Franchise Statistics: Reflecting on 2019 Results and the 2020 Outlook
According to FRANdata, a franchise-focused research and advisory company, “locally-owned franchises are America’s hidden small businesses.” This statement is from a 2019 year-end report, Franchise Business Economic Outlook, that was created by FRANdata for the International Franchise Association and they have the data to back it up.
The franchising industry is responsible for about 3% of total GDP. Growth in the industry was expected to outpace U.S nominal GDP growth rate in 2020, though this projection was made prior to the pandemic. Final results have yet to be seen as most franchise data is only reported annually.
While we await actual 2020 results – and before we speculate how franchise industry performance was impacted by the coronavirus — we wanted to reflect back on the results from 2019 and the expected trajectory based on 2020 projections.
2019 Results by the Numbers:
- 773,600 total franchise establishments
- 8.4 million people employed
- $787.5 billion of economic output
- $473.41 billion in GDP
2020 Outlook by the Numbers:
- 785,316 total franchise establishments (1.5% increase)
- 8.67 million people employed (2.8% increase)
- $819.57 billion of economic output (4.1% increase)
- $494.96 billion in GDP (4.6% increase)
Quantifying the aforementioned industry vs. economic GDP growth, the anticipated franchise GDP contribution increase of 4.6% would slightly outpace expected total GDP growth at 4.1%.
The fastest growing franchise types were expected to be personal services, quick service restaurants, and full-service restaurants. This is of particular interest as these types of businesses were some of the hardest hit by restrictions and closures relating to the pandemic.
However, most restaurant establishments adapted by beginning to offer, or ramping up, delivery (whether independently or through food delivery applications) and take-out options. Further, major quick-service restaurant chains like McDonald’s that already relied heavily on drive-through business were largely unimpeded. There may also be advantages inherent in franchising models in general, such as corporate support and wide-scale marketing initiatives, that will keep negative impacts to the business types most impacted to a minimum, or at least below independent businesses of the same type.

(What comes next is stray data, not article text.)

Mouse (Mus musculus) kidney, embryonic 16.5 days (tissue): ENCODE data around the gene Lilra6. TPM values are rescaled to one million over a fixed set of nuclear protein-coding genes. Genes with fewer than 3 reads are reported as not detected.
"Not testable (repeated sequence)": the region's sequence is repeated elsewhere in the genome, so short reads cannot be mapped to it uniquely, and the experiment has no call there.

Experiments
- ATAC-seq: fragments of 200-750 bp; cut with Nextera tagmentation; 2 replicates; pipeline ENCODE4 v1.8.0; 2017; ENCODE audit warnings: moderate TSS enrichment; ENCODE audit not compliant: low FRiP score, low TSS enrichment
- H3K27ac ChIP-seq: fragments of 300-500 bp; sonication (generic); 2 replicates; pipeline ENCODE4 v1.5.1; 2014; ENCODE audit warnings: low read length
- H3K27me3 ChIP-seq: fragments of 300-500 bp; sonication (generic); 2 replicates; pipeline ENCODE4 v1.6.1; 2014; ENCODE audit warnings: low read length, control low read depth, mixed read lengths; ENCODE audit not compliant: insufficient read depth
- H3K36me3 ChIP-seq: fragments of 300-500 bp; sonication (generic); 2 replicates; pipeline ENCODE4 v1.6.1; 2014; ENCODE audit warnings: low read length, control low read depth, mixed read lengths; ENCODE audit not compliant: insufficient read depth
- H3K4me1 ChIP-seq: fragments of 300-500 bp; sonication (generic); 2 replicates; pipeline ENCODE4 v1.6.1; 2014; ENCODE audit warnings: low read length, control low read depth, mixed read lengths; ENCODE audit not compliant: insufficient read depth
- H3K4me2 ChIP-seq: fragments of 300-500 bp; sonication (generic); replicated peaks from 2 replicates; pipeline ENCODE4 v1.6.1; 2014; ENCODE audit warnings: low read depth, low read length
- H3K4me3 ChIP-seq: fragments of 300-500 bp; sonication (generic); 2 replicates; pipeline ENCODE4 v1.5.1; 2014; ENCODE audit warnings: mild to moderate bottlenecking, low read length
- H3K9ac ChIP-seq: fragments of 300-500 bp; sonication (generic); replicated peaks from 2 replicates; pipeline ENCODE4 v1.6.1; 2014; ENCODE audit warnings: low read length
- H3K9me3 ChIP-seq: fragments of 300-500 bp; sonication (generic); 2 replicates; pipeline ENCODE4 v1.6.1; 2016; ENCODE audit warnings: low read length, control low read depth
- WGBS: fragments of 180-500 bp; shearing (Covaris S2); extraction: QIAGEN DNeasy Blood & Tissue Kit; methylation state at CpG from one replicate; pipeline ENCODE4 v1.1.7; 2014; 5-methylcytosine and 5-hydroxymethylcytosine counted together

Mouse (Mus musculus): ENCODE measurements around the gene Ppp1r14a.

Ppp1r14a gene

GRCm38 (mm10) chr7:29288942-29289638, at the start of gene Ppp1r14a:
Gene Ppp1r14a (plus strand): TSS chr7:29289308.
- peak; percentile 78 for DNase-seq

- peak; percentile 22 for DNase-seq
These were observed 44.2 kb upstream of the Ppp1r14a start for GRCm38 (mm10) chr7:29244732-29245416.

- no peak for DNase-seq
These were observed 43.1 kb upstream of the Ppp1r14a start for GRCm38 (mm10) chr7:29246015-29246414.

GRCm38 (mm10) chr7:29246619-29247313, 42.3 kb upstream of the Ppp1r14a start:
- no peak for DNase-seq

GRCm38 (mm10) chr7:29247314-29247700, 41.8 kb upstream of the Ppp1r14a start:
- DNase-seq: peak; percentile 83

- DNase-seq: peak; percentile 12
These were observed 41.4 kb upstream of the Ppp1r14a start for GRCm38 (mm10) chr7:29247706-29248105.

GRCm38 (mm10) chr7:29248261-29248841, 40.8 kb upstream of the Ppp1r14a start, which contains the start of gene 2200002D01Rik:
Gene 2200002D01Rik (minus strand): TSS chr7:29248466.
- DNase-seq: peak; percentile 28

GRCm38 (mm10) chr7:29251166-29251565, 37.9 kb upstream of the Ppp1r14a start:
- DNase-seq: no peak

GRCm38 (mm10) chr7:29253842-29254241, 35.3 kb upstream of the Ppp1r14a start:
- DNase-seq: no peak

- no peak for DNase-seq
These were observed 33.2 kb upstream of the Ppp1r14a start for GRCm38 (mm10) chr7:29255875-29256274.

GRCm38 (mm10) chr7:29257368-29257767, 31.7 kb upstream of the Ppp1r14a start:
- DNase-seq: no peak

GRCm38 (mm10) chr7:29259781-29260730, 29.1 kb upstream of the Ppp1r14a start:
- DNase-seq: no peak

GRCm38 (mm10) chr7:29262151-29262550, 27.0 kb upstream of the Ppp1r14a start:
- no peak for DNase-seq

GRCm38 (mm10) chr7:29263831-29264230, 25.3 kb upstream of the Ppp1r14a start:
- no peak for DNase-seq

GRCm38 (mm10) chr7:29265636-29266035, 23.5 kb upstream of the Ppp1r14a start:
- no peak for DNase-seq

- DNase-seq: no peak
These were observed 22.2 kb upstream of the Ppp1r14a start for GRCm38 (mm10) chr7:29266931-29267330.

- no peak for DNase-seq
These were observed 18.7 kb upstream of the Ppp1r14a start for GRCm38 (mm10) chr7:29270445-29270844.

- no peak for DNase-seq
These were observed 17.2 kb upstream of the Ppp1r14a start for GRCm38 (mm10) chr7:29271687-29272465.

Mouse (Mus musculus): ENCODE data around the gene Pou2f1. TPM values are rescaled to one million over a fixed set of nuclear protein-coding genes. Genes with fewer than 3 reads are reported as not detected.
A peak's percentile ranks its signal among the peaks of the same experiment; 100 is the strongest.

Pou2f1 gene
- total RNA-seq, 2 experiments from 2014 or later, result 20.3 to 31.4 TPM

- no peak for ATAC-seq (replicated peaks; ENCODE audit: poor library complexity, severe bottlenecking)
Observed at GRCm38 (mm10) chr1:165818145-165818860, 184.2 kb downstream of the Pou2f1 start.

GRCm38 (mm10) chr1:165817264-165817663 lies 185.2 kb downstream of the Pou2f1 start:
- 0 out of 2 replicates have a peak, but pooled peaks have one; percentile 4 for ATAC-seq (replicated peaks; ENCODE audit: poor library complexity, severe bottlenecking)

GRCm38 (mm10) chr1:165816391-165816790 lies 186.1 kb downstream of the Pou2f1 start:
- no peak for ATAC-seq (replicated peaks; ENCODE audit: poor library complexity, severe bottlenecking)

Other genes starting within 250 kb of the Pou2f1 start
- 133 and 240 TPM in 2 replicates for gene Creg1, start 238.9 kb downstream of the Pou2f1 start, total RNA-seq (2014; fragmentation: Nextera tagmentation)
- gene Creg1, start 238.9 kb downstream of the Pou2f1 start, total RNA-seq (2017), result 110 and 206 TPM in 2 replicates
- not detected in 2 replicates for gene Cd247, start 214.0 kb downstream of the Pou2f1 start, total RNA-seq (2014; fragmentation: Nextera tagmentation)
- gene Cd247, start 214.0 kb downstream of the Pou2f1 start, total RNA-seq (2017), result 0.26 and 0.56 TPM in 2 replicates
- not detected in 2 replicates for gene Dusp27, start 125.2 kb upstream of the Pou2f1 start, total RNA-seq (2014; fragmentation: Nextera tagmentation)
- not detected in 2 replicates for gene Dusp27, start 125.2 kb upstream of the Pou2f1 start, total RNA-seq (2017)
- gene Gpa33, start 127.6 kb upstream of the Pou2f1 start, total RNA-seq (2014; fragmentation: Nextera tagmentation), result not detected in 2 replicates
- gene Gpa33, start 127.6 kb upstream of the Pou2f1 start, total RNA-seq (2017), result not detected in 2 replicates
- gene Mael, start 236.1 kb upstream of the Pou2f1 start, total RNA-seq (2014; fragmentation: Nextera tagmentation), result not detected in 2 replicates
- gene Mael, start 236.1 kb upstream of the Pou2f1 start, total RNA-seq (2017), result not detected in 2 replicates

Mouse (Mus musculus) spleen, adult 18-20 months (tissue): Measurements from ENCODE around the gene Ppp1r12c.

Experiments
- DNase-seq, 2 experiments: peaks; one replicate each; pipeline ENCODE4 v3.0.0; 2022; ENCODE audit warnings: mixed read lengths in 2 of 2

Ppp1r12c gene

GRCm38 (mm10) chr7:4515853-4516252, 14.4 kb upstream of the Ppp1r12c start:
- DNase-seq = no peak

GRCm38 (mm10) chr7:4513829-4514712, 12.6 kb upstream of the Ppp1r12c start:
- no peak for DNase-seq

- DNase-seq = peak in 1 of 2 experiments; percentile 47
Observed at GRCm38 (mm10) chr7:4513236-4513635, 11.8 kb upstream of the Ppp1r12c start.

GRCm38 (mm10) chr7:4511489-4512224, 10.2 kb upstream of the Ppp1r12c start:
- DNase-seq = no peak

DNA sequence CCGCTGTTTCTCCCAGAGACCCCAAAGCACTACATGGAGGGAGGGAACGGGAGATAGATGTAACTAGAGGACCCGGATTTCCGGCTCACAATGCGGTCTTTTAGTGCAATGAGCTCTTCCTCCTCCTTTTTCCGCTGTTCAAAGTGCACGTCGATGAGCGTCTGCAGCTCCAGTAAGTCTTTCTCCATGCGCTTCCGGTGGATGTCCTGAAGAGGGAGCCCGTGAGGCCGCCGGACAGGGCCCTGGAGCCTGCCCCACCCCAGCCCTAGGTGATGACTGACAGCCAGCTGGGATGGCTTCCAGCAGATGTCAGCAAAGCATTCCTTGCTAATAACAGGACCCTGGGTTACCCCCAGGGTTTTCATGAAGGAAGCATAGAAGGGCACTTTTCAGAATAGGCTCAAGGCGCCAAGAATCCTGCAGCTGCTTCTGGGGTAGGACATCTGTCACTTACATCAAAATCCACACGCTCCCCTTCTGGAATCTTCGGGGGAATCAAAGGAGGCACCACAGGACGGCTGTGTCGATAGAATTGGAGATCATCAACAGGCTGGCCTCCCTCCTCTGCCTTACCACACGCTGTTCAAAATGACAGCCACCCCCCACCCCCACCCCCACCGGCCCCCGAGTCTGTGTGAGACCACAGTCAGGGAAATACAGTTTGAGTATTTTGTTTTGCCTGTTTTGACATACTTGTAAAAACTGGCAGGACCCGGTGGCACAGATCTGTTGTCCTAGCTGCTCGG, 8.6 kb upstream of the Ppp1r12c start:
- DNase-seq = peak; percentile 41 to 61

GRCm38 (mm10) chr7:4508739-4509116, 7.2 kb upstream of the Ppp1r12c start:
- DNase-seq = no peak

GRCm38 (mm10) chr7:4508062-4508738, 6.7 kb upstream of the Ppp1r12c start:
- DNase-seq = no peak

We’ve also seen franchises that have emerged, or adapted quickly, in response to the pandemic. This includes cleaning/sanitation services, mail/package delivery, and home health care franchises. Despite the expectations, franchises like these may very well be the unanticipated winners of 2020.
Franchising growth does not benefit all states evenly. In 2020, the states that were expected to grow the most in terms of the number of establishments and employment, in order, were Texas, Colorado, Arkansas, Florida, Idaho, Tennessee, Georgia, North Carolina, South Carolina, and Nevada. It is highly likely that those from states that never went into full lock down – or had less stringent or enforced restrictions — will fare better than those in states that did. This not only relates to being able to conduct business but also being able to form a new business.
While we wait for the dust of 2020 to settle in order to view the entire picture and impact of a global pandemic and other economic disruptions as it relates to franchises, one thing remains clear: franchising is an important part of our economy. Franchising provides a unique opportunity for entrepreneurial individuals to launch and grow ready-made businesses. They can skip the step of developing and testing a concept and quickly jump into running a business.